How do I enforce a 'no parties' clause with my tenants?

Question from Ken Cochrane updated on 9th October 2008:

My tenants had a party last weekend and the police attended twice. The tenants upstairs have complained, as have 2 neighbours. There is also some damage to the property. What recourse do I have to prevent this happening again (they are on a fixed tenancy, and one of the conditions of the Tenancy Agreement is no parties).

Our expert Jeff Montgomery responded:

Although conditions in tenancy agreements such as ’no parties’ may be unenforceable because they’re too general, tenants have a responsibility not to interfere with their neighbours’ peace, comfort and privacy. If a tenant has breached this, you can give them a letter reminding them of their responsibilities, asking them to stop their behaviour and make sure further incidents do not occur. If the problems continue, you could apply to the Tenancy Tribunal to resolve the matter. If you want the Tenancy Tribunal to terminate the tenancy, you will need to show that the problems are serious enough that the Tribunal would be justified in ending the tenancy. The tenants are responsible for any damage they or any invited guests cause intentionally or carelessly. If the tenants or their invited guests have intentionally or carelessly damaged the premises, you could give the tenants a 10 working days’ notice requiring them to fix the damage. If they don’t fix the damage, you could apply to the Tenancy Tribunal. If you would like to further discuss your situation, or you need more advice and information about making a Tenancy Tribunal application, I recommend you call the Department of Building and Housing on 0800 TENANCY (0800 836 262).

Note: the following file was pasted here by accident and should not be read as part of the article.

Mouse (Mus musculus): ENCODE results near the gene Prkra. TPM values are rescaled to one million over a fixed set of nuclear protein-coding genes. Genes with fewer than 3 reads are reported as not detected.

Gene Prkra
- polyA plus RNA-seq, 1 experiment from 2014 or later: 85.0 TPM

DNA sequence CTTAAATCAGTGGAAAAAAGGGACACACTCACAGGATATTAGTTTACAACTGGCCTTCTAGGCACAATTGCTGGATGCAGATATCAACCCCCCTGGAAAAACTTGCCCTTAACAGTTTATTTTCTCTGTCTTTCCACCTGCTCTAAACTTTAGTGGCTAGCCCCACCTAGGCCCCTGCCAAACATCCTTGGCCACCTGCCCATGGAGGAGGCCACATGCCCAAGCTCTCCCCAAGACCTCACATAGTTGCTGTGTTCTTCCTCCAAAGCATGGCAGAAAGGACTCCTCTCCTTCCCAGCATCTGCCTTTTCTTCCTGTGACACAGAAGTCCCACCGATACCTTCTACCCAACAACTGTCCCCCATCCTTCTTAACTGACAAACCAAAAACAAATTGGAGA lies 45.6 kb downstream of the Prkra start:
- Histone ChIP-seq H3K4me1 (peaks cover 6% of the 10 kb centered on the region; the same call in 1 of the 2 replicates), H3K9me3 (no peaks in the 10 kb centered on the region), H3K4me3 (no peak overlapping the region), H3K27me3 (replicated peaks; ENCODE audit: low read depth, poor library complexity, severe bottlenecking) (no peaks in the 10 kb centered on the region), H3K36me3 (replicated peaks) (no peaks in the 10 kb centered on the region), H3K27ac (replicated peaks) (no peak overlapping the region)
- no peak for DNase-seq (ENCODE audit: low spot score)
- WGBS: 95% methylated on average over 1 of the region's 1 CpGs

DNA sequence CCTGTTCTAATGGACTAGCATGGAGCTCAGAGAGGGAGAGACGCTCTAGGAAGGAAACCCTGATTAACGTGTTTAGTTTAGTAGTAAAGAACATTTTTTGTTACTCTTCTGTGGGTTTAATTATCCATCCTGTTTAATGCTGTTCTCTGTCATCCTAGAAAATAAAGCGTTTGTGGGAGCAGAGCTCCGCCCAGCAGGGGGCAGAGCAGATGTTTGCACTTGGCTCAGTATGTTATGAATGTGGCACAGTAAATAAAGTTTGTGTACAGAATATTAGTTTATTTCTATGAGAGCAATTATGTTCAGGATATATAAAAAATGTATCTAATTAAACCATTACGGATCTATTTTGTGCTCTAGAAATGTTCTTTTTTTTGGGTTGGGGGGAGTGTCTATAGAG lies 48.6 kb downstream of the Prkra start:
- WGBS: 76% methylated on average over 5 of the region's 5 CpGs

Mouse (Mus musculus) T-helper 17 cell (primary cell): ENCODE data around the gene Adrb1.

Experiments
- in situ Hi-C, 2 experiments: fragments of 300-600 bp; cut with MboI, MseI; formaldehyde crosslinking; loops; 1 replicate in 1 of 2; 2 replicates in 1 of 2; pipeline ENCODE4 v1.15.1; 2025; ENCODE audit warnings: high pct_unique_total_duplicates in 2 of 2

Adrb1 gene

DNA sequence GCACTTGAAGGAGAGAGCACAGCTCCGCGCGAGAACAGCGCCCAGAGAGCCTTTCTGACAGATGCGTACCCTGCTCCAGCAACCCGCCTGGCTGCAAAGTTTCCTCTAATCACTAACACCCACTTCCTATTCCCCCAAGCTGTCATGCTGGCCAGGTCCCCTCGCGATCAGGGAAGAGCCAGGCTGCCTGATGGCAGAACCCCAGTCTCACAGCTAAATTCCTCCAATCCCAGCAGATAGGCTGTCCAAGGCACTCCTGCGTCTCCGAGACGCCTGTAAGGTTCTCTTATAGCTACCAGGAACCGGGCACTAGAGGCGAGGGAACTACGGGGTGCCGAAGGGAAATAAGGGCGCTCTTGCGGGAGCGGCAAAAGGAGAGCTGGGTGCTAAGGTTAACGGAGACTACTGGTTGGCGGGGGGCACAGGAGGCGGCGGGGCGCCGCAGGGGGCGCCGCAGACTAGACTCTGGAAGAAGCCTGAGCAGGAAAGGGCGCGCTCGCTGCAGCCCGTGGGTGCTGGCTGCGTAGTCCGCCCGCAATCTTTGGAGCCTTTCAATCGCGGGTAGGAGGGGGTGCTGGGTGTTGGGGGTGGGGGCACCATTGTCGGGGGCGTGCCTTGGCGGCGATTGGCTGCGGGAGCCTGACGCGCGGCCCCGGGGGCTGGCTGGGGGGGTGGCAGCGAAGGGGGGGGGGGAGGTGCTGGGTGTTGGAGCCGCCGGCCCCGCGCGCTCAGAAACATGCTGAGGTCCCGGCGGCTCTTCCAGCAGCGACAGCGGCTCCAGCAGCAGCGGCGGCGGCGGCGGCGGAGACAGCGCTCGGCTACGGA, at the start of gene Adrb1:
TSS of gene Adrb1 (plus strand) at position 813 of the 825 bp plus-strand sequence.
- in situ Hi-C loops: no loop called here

The Department of Building and Housing provides information and guidance on building law and compliance, services including weathertight homes, and advice for tenants and landlords.





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